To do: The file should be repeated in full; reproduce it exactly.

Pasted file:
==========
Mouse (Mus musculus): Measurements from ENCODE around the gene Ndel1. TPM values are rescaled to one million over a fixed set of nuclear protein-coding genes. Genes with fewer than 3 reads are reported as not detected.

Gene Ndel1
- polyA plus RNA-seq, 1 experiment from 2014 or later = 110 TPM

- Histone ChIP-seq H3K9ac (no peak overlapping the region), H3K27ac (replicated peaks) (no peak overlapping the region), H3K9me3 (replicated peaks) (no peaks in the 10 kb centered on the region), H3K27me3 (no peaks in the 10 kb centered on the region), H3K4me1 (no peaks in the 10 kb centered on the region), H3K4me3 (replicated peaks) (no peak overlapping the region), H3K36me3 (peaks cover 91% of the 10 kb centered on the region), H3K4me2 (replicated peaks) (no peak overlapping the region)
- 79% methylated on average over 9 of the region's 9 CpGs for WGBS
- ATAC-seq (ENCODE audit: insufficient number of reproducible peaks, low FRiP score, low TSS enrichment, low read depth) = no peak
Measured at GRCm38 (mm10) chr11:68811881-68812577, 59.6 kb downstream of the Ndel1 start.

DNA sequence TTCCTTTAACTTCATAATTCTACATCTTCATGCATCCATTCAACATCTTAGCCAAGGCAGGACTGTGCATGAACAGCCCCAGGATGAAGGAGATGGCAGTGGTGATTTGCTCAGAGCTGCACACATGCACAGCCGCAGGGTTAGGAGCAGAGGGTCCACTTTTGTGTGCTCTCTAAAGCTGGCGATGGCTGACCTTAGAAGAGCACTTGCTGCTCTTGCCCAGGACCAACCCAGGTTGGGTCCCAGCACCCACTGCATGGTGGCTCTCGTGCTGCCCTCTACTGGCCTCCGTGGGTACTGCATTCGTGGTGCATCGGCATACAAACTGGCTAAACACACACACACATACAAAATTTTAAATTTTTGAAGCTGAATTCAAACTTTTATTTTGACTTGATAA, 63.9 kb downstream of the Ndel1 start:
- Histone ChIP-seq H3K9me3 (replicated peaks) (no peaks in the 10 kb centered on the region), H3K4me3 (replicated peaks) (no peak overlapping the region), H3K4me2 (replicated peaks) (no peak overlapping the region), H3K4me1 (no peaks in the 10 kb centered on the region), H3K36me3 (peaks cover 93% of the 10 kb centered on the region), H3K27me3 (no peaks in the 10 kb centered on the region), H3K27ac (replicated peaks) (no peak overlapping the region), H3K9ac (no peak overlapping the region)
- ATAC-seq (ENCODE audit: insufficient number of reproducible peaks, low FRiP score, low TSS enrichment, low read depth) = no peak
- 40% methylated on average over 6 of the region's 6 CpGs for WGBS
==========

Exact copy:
Mouse (Mus musculus): Measurements from ENCODE around the gene Ndel1. TPM values are rescaled to one million over a fixed set of nuclear protein-coding genes. Genes with fewer than 3 reads are reported as not detected.

Gene Ndel1
- polyA plus RNA-seq, 1 experiment from 2014 or later = 110 TPM

- Histone ChIP-seq H3K9ac (no peak overlapping the region), H3K27ac (replicated peaks) (no peak overlapping the region), H3K9me3 (replicated peaks) (no peaks in the 10 kb centered on the region), H3K27me3 (no peaks in the 10 kb centered on the region), H3K4me1 (no peaks in the 10 kb centered on the region), H3K4me3 (replicated peaks) (no peak overlapping the region), H3K36me3 (peaks cover 91% of the 10 kb centered on the region), H3K4me2 (replicated peaks) (no peak overlapping the region)
- 79% methylated on average over 9 of the region's 9 CpGs for WGBS
- ATAC-seq (ENCODE audit: insufficient number of reproducible peaks, low FRiP score, low TSS enrichment, low read depth) = no peak
Measured at GRCm38 (mm10) chr11:68811881-68812577, 59.6 kb downstream of the Ndel1 start.

DNA sequence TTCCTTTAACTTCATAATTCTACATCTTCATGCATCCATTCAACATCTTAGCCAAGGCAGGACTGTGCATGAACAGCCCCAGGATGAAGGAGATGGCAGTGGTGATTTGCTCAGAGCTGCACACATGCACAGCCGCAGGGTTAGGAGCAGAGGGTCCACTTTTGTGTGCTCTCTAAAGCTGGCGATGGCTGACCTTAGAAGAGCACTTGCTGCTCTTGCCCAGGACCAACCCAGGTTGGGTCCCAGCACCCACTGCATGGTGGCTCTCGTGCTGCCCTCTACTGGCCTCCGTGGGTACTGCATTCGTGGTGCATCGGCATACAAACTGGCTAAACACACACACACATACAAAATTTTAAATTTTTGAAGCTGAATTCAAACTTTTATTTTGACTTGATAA, 63.9 kb downstream of the Ndel1 start:
- Histone ChIP-seq H3K9me3 (replicated peaks) (no peaks in the 10 kb centered on the region), H3K4me3 (replicated peaks) (no peak overlapping the region), H3K4me2 (replicated peaks) (no peak overlapping the region), H3K4me1 (no peaks in the 10 kb centered on the region), H3K36me3 (peaks cover 93% of the 10 kb centered on the region), H3K27me3 (no peaks in the 10 kb centered on the region), H3K27ac (replicated peaks) (no peak overlapping the region), H3K9ac (no peak overlapping the region)
- ATAC-seq (ENCODE audit: insufficient number of reproducible peaks, low FRiP score, low TSS enrichment, low read depth) = no peak
- 40% methylated on average over 6 of the region's 6 CpGs for WGBS